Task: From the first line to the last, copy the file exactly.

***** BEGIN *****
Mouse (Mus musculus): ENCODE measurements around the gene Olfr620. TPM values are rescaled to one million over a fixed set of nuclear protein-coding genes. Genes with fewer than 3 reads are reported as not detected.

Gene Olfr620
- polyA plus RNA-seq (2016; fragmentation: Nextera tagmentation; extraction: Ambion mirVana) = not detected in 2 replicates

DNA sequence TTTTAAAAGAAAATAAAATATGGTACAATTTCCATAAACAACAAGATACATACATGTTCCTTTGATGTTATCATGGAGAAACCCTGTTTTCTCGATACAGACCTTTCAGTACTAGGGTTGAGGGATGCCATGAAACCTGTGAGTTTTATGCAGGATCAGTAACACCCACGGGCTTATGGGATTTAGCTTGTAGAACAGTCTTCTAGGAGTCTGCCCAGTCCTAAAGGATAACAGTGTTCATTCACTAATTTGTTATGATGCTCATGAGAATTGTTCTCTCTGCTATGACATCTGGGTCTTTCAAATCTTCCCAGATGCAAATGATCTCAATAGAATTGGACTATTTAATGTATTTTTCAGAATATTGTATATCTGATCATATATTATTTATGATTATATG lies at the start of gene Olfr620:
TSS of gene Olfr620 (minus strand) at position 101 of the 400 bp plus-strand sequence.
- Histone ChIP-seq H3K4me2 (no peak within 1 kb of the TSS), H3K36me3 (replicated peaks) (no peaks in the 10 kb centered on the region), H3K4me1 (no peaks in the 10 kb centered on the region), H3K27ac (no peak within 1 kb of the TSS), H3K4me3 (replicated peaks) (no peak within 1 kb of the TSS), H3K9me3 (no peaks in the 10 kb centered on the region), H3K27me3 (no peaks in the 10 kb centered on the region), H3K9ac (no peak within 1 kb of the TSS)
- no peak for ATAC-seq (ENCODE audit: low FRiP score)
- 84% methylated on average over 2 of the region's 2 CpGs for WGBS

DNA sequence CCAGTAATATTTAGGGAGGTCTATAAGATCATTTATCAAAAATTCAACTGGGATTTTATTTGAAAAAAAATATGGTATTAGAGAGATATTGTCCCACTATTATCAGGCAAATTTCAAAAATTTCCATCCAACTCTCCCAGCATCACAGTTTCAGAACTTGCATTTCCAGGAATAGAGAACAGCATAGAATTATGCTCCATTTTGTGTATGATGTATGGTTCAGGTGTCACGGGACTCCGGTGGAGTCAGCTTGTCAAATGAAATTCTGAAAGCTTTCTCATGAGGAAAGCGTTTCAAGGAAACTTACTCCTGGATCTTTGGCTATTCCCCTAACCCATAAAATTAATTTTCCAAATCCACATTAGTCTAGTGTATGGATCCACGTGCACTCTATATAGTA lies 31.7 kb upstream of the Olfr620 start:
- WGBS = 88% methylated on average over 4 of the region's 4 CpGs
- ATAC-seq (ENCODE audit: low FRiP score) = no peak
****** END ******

Mouse (Mus musculus): ENCODE measurements around the gene Olfr620. TPM values are rescaled to one million over a fixed set of nuclear protein-coding genes. Genes with fewer than 3 reads are reported as not detected.

Gene Olfr620
- polyA plus RNA-seq (2016; fragmentation: Nextera tagmentation; extraction: Ambion mirVana) = not detected in 2 replicates

DNA sequence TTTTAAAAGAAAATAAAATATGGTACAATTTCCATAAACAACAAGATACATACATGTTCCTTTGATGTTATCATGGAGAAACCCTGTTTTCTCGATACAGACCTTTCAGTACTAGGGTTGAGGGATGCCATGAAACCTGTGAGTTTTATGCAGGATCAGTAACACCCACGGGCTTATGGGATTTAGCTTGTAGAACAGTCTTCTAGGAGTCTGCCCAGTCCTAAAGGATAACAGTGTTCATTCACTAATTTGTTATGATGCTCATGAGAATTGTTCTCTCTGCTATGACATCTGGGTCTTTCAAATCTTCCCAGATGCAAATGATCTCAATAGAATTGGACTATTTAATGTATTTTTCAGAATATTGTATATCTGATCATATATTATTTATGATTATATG lies at the start of gene Olfr620:
TSS of gene Olfr620 (minus strand) at position 101 of the 400 bp plus-strand sequence.
- Histone ChIP-seq H3K4me2 (no peak within 1 kb of the TSS), H3K36me3 (replicated peaks) (no peaks in the 10 kb centered on the region), H3K4me1 (no peaks in the 10 kb centered on the region), H3K27ac (no peak within 1 kb of the TSS), H3K4me3 (replicated peaks) (no peak within 1 kb of the TSS), H3K9me3 (no peaks in the 10 kb centered on the region), H3K27me3 (no peaks in the 10 kb centered on the region), H3K9ac (no peak within 1 kb of the TSS)
- no peak for ATAC-seq (ENCODE audit: low FRiP score)
- 84% methylated on average over 2 of the region's 2 CpGs for WGBS

DNA sequence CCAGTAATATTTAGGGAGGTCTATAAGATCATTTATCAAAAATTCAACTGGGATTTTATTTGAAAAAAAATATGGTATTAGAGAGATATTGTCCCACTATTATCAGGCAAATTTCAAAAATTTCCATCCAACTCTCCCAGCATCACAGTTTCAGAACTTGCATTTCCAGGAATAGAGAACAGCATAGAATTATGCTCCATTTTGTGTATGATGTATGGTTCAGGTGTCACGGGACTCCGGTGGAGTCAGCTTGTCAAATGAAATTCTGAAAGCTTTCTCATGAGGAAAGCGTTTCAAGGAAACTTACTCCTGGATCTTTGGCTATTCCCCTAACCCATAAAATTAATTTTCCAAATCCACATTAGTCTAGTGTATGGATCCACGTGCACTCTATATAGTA lies 31.7 kb upstream of the Olfr620 start:
- WGBS = 88% methylated on average over 4 of the region's 4 CpGs
- ATAC-seq (ENCODE audit: low FRiP score) = no peak